Forget about camera-equipped sunglasses—Snapchat and Coach are hoping to make Snapcodes en vogue.
Today, the companies announced they’ve partnered to create a limited-edition set of Coach pins equipped with Snapcodes. The pins mark the first time a brand has created a product with the technology embedded in it.
The pins, which will be available online and at 20 Coach locations across the U.S. throughout the holiday season, feature Coach’s holiday mascots—a unicorn, a dinosaur and a shark—inside an outline of Snapchat’s iconic ghost. To win a pin, Coach customers just have to take a free online or in-store quiz about their favorite mascot. According to Snap, users can scan the pins to play an arcade game based on Coach’s holiday video campaign.
“The pins are all about creativity and individuality,” Marni Schapiro, Snap’s director of retail, said in a statement. “They’re fun, playful and allow our community a way to Snap the virtual onto reality.”
The quiz will also be featured in some Snap ads from Coach running throughout the season and can unlock campaign-themed Snapchat filters.
While it’s the first time Snapchat has created a customized accessory with Snapcodes, Snap has experimented with fashion products before. Last year, the company unveiled Spectacles, and while they garnered a lot of hype, they failed to catch on with everyday consumers. While the company reported $5.4 million in “other” revenue (primarily from Spectacles), it also reported a $40 million write-down in the third quarter from unsold specs.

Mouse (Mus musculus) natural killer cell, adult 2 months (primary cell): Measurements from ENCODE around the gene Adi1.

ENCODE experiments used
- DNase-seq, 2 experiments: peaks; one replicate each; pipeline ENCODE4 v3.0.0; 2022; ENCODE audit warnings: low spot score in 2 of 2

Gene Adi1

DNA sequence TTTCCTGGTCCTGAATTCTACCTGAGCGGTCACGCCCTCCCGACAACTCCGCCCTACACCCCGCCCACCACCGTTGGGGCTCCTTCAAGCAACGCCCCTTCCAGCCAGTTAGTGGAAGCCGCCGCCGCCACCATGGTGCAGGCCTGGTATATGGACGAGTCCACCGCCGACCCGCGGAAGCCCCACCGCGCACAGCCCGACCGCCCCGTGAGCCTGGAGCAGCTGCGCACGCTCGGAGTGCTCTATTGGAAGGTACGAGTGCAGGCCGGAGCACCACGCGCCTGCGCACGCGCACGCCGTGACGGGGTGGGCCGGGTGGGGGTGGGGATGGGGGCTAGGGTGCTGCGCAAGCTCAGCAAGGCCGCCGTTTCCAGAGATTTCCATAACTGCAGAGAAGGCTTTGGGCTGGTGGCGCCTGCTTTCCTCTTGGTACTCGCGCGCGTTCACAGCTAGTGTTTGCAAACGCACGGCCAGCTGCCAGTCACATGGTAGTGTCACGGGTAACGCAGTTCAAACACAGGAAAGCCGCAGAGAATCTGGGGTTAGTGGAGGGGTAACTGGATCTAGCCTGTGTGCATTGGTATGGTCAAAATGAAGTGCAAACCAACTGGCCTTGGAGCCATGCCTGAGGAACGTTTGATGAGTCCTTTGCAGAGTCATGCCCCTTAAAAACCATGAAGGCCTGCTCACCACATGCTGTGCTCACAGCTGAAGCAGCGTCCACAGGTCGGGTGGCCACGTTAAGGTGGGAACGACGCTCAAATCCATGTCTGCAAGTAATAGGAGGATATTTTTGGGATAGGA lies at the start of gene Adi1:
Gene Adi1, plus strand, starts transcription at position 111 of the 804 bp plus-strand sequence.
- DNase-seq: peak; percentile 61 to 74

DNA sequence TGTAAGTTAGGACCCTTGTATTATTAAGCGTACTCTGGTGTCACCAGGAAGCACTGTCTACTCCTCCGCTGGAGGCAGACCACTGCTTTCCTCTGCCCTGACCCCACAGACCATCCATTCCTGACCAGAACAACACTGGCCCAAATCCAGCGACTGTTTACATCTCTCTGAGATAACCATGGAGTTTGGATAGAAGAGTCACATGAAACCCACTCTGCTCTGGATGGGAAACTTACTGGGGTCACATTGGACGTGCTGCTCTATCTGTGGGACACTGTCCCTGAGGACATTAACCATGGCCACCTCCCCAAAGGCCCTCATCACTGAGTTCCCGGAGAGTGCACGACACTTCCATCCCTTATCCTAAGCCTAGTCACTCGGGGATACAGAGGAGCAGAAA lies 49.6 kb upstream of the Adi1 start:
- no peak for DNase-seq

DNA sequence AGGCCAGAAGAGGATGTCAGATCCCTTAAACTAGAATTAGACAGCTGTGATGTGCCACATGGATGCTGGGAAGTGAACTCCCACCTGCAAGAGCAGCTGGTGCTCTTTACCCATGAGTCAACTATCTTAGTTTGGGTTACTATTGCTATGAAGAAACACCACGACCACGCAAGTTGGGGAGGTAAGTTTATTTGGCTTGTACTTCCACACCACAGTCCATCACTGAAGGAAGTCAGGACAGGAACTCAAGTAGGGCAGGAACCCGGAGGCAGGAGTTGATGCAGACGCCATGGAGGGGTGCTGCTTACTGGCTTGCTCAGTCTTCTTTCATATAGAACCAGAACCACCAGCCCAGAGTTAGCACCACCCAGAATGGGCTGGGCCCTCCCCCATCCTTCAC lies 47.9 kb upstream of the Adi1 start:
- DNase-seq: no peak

However, the pins could help Coach in another area that Snap’s been touting lately—in-store visits. According to a Nielsen Buyer Insights study commissioned by Snap, Snapchatting households spend 39 percent more at retail stores than the national average. The results, which analyzed a year of debit and credit transactions with retailers, found that Snapchat users are more likely than others to try new products. The study also reported that more than two in five remember using the app before, during or after shopping, and a quarter of users said they’ve looked for Snapchat filters while shopping.
Luxury brands have traditionally been slower to adopt emerging technologies than other industries; Coach has been gradually experimenting. For 2016’s New York Fashion Week, the brand offered up its runway show in VR. Earlier this year, the company partnered with IMG, Simon Malls and Facebook to create a virtual reality experience at 20 Coach locations within Simon Malls.
Why it’s hot: Taking something so digital as a Snapcode into the physical world of retail is a risk on all accounts. However, this campaign will allow the digital persona and the real-life experience to meet and sing together in perfect harmony. I believe this is only the beginning of brands utilizing Snapcodes in the real world (as long as Snapchat continues to stay strong in its user base).